This?

Sunday, November 30, 2008

Automotive Wife Retrieval System

Yesenia's plane arrives around 7 AM at JFK this coming morning, so I'm bedding early. Night-night.

D.

Studio 40

Well, finished up Studio 60 on the Sunset Strip, as threatened. I actually did it all yesterday, only getting out of bed three or four times to ingest and excrete. And I can kind of see why many reviews of the show said that it started out great but got shaky: the first two-thirds are really strong, but the last six episodes are a single story arc that must have been interminable when it aired in weekly installments.

I think it suffers from Twin Peaks Disease - that's when a show has an incredibly compelling central story and leads, but the secondary storylines and characters never quite grab your interest the same way. True, Studio 60 never gets nearly as dreadful as pouty biker man-meat James Marshall getting involved with the married woman outside of town, or whatever. But Studio 60 would have no doubt righted itself in the second season it never got - you can just sense it.

Ah, well.

Still, those first fifteen episodes were damn good. Give it a try next time you've got a rainy day.

D.

Friday, November 28, 2008

Another Strong Showing From Hulu

As I write this, it's 1:15 AM. I came home from Bubba & Fi's for Thanksgiving dinner about four hours ago, and fired up the laptop, with a little vague surfing in mind. Stopped at Hulu, in hopes that something might catch my attention. I have now watched the first four episodes of Studio 60 on the Sunset Strip, and I can almost guarantee that I'll have watched the rest of the season by this time Saturday night.

At the time, I missed both the first seasons of this and 30 Rock. Yesenia and I rented that last year, and really fell in love with it - but I have to say, I can see why people at first thought 30 Rock was the weaker of the two shows. Studio 60 is a really, really strong show. Its one weakness is that the actual show-within-the-show comedy content isn't particularly funny - but then, 30 Rock's "Girly Show" also isn't particularly funny whenever they feature excerpted 'sketches' from that (which is likely the reason that they rarely do so).

Anyhow, I'll avoid giving Studio 60 the full Dave stamp of approval until I've finished out the season - or at least watched the greater percent of it - but the lead cast is uniformly strong, the writing is sharp, pointed and knowing, and the environment is compelling. Show business rarely goes wrong when it looks to itself for ideas.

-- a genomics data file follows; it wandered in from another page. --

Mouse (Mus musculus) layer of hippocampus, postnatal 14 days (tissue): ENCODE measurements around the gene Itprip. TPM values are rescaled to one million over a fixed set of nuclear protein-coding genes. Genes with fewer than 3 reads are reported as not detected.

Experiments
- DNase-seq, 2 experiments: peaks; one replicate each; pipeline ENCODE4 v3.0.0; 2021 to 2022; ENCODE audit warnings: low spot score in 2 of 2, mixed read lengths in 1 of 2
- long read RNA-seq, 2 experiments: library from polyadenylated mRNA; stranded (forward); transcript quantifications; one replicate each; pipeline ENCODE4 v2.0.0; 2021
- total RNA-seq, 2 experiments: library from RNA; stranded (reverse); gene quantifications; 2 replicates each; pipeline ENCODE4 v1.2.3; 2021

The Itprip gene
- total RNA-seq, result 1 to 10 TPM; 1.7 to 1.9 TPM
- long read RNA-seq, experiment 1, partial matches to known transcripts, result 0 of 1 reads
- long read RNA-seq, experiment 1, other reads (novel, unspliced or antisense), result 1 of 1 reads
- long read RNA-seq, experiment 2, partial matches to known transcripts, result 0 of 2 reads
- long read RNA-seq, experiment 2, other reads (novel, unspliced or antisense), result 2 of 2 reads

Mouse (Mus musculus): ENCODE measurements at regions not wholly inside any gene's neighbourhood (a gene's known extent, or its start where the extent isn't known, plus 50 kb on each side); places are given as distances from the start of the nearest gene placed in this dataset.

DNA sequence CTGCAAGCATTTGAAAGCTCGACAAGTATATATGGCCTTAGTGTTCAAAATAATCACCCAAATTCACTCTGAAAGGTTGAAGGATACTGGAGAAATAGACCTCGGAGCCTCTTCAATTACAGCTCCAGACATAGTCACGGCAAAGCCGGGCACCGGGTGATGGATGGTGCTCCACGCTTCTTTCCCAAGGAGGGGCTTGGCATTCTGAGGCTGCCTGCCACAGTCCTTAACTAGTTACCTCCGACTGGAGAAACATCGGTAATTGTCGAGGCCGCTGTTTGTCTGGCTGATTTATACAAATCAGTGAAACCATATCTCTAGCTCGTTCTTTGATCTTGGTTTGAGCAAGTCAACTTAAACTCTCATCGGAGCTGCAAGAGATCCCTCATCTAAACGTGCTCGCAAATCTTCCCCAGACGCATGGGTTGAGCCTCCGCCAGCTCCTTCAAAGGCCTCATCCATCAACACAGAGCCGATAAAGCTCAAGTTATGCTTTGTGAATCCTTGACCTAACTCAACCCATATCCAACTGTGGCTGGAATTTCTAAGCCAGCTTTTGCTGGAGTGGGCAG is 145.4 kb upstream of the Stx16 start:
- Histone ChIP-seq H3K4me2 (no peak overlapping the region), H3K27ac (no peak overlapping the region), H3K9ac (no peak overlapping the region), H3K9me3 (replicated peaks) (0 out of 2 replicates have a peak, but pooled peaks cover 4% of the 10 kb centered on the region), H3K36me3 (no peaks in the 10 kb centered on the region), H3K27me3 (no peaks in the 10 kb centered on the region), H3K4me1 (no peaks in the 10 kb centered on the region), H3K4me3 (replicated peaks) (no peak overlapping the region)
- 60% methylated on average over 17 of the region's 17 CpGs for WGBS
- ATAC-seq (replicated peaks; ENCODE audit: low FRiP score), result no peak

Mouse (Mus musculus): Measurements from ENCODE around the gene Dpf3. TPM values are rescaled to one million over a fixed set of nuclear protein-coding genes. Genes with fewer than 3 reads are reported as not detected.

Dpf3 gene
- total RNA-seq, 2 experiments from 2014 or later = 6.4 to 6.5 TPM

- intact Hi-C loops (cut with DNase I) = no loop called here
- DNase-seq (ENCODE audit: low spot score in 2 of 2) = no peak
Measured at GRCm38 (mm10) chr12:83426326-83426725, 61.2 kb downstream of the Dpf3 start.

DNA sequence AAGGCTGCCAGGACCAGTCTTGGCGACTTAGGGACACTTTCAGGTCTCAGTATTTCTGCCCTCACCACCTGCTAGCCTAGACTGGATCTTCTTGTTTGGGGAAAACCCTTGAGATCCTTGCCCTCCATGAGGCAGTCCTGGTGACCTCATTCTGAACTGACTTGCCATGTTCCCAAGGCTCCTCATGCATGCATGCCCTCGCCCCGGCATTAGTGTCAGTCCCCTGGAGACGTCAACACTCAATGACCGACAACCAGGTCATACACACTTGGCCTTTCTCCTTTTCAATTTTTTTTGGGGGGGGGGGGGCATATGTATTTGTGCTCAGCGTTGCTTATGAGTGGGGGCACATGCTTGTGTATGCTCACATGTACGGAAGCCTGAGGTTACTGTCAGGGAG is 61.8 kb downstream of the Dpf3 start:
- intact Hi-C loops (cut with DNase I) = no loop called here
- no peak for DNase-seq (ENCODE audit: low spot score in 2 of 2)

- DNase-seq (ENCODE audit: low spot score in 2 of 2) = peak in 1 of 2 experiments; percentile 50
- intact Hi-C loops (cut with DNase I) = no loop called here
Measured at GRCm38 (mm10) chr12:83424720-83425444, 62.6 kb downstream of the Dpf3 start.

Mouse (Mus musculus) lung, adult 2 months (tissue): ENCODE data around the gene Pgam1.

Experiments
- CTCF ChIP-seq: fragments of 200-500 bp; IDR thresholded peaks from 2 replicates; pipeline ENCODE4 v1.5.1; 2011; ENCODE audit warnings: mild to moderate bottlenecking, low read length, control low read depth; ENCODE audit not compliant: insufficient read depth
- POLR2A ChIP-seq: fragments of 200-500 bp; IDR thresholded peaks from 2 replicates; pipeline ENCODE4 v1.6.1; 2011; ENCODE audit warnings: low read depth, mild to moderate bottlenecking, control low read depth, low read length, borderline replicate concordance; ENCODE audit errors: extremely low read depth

D.

Wednesday, November 26, 2008

Now We Are Thirty-Eight

That would have been the perfect title for one of those dreaded mini-gift-parody books of the type that flourished in the 1970's, back when B. Dalton ruled the universe from a tiny little hole in the mall. I'm sure the Milne estate wouldn't have minded the profits - but then, Pooh is now a Disney property, so lawsuits ahoy!

Yes, today was indeed my 38th birthday. The stock market rallied up 200+ points on the news, meaning that Dave futures are looking bright, at least in Asian trading (Europe has never really bought big into the whole 'Jew' thing).

Getting me to bed a little early tonight - Yesenia is flying out of JFK at 6 AM tomorrow (Thursday) morning, and that means I'll be driving her out there at 3 AM. What few hours sleep I get between now and then will be my bulwark against the taxi, limo and black car operators that swarm like level bosses as you get closer to the airport, making the drive seem like a video game which increases in difficulty the closer you get to your goal. In this case, Mario is delivering the princess to the airport. Unfortunately, driving over any crates that happen to be lying on the Van Wyck doesn't give you any power-ups, unless you consider a torn oil pan and ruptured fuel tank a 'power-up.' I suppose it is, if you hit fast enough to generate ignition.

It just occurred to me that this will be my first drive across the newly-rechristened 'Robert F. Kennedy Bridge.' That will take some getting used to. I now have some sympathies with those who could never quite let go of 'Idlewild.'

D.

Sunday, November 23, 2008

Don't Blog About Anything

Well, the last few days have added extra annoyance and complexity to my life, so I've been avoiding blogging on the basis of the "Don't Blog About PCMA" rule. I thought there was logic to this, but now that I've spelled it out, it doesn't seem to make any sense. The PCMA rule is: to make any kind of optimistic projection online is to have your hopes dashed. Since my hopes are already dashed into little bits and pieces right about now, the PCMA rule does not, in fact, apply.

Blah. Yesenia suggested I go see a shrink, again, to help me work through this, but I find that therapy never helps me. It's not that I'm resistant to it - who's resistant to feeling better? - but something in the make-up of the talking cure means that I feel a little better after the first session, mainly for having gotten everything off my chest. Then I get more and more cranky with each successive session, and start to view attending as a chore. This may sound odd, coming from a man who writes about himself almost daily, but I really don't enjoy talking about myself.

Scratch that; I love talking about myself, but I hate to talk about my problems. Especially when I feel that my problems are real world, practical concerns. Telling someone that you're sad because your car doesn't start only helps if the person you're talking to is a licensed mechanic. There's a limit to how much I can talk about my mother and my childhood, and past that, all the problems are adult anxieties like money and security and all that. What can a therapist say that will help with that? Unless they hand me a prescription slip with tomorrow's winning PowerBall numbers scrawled on it, they really can't.